However, before all this could come to be, CPC was missing something. CPC opened its doors in September of 1989 and the summer before had been a hard one, with lots of ups and downs, the worst of which was the loss of her grandmother who had always been her champion. “When the world would look at me as a dork, it was my grandmother who could come to rescue,” she says. One of the highlights though had been the time Lader spent at the Tamarind Institute working with Jeff Sippel on plate lithography, as litho had always been part and parcel to Lader’s practice. She attended Cornell for her undergrad and there she started out studying sculpture. She loved working with the metal, the wood, and the stone, but deeply missed drawing. When she found lithography - the combination of stone, drawing, and the layering of images - she knew she was home, and while the studio she purchased came with many things, it was lacking a litho press. At Tamarind she had seen the Takach Press factory and the way the individual bolts were lovingly hand machined. She had priced it out and knew it would cost $10,000 to purchase a press and get it to Chicago. It was a number far out of her budget, and was more than three times what she had paid for the whole shop. In the midst of mourning the loss of her grandmother, moving cities, starting her shop, and preparing to get married, Lader received a call from her father informing her that her grandmother had left her something in the will. With everything going on this had been the last thing on Lader’s mind, but when she found out it was the exact sum of $10,000 she knew what her grandmother was telling her to do. To this day the Takach, lovingly named “Edith” in tribute, is sitting in CPC and has taught hundreds of students and brought countless prints to life. Lader tells me this story looking at Edith watching one of her teachers Melody Vaughn demonstrate to a student. “I still think about her all the time,” Lader says with a laugh that has a back draft mixed with the grief that remains after all these years.
For the future, Lader doesn’t have any plans to expand the studio or do the classic move to the warehouse on the edge of town, because CPC is at its ideal size. She can manage every aspect of it herself and this way she can guarantee that as the studio gets older and as she gets older, it will remain the space where people go to if they want to do the very best printmaking available. That’s not to say that CPC has been without evolution. In the past ten years they have become more and more international as Lader has had the opportunity to travel and expand her network. “The first thing I do when I get to a new city is look up where the print shop is!” and she’s looking to expand this international focus into a more formalized residency program. CPC is also still working on having an online gallery on the website as well as looking to partner with more writers, poets, and other arts organizations in Chicago.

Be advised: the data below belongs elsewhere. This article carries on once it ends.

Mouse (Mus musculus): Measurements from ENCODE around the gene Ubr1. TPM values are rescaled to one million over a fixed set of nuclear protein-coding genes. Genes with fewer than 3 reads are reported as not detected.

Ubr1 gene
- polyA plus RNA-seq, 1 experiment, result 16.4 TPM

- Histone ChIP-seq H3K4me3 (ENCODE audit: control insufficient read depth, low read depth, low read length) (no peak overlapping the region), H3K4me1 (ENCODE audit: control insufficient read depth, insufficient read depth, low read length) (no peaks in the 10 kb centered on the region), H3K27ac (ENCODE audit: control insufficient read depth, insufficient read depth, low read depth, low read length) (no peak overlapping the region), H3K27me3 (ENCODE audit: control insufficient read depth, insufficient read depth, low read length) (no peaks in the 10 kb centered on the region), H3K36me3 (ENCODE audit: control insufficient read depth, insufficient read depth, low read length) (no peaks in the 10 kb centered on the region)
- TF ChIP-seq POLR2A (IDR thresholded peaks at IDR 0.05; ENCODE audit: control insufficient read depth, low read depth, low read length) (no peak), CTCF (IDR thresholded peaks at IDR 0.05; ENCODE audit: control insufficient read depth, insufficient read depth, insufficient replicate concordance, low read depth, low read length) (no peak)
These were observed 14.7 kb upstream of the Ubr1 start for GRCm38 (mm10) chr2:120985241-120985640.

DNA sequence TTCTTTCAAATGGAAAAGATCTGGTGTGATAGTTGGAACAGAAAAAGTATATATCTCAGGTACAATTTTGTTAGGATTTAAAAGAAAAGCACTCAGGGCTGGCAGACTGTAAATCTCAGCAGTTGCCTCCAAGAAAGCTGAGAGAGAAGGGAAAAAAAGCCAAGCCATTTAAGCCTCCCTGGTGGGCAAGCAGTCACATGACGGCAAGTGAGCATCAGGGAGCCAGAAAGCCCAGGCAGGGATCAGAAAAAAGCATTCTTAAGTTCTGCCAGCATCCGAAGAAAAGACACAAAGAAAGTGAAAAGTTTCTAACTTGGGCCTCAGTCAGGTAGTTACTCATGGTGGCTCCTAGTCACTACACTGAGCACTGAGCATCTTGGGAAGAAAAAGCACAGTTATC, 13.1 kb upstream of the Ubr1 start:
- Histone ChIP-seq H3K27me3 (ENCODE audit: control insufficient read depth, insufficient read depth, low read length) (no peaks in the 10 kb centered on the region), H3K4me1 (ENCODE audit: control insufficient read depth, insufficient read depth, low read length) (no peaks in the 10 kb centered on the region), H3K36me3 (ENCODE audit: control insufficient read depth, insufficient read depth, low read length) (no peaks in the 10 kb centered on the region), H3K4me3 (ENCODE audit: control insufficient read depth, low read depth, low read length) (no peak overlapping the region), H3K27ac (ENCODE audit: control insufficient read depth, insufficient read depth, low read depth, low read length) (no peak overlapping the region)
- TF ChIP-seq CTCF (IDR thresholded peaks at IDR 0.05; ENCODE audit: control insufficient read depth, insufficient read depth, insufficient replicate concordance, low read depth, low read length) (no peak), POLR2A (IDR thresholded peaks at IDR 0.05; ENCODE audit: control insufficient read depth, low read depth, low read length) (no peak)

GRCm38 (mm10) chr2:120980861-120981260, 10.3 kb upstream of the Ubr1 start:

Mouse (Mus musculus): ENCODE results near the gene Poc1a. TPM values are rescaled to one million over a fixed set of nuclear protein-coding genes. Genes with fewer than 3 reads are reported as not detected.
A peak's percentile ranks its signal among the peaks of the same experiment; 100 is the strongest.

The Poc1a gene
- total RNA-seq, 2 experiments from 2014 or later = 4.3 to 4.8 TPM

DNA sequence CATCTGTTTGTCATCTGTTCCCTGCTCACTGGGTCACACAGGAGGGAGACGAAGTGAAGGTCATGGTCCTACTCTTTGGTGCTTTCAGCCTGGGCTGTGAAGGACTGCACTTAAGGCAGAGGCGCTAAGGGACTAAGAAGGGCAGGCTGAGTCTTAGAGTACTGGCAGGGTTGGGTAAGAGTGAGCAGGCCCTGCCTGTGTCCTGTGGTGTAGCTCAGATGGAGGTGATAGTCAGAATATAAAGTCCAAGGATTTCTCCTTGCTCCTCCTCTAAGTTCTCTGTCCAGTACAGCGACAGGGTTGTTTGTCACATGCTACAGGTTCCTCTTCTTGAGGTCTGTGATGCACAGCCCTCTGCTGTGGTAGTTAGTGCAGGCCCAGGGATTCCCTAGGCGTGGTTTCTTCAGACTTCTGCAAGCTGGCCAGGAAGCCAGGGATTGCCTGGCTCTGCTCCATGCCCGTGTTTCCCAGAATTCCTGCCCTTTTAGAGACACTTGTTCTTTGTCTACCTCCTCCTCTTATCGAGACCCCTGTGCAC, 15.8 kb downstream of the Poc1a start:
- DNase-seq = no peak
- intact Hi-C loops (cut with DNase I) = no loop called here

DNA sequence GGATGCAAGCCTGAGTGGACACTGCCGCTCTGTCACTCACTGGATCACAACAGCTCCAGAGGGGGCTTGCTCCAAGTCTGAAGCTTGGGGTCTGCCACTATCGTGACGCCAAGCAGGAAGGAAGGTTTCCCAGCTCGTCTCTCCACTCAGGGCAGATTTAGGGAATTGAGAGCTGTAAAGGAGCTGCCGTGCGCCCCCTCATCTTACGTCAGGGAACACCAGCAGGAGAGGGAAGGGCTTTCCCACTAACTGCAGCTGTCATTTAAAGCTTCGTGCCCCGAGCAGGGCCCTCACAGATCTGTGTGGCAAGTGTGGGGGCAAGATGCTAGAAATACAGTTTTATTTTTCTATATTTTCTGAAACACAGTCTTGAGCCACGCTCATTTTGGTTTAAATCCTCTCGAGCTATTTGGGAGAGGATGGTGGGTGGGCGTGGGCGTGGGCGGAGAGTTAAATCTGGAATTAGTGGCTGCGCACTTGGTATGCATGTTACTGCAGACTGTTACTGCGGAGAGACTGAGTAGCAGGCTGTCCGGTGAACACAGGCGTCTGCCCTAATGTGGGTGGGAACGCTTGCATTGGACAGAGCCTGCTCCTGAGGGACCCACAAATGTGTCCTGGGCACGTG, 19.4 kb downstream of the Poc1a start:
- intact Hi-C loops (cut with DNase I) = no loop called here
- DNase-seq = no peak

All of this raises the question for me, how does this woman do this all and have her creative practices? Surely she must have at least an extra 4 hours in the day. But given the opportunity between just doing her own work and running this printshop, she would chose the print shop every time, she just loves it: the curating, the students, and the community. Lader joined the band when her kids were 6 and 7, so there’s the band, the shop, her parenting, and her artwork. In my opinion, Lader has the perfect personality for this. She has a lot of energy, and does a lot with it. In a given day she finds time at the shop for doing social media, fixing a slab, talking to clients, and then working on her own art for a while. She’s not the kind of person who needs to dedicate a whole day to one thing, this agility is key: interview with Miranda in the morning, more scraping a copper plate, walk the dog home, and do more social media. At 57 she says that she and her husband are watching their friends take early retirement and realizing “What I’ve been doing my whole life is what people do when they retire. I make art and music and go for a bike ride and play with my dog.” Which is something I think we all can aspire to.
Sons of the Never Wrong www.sons.com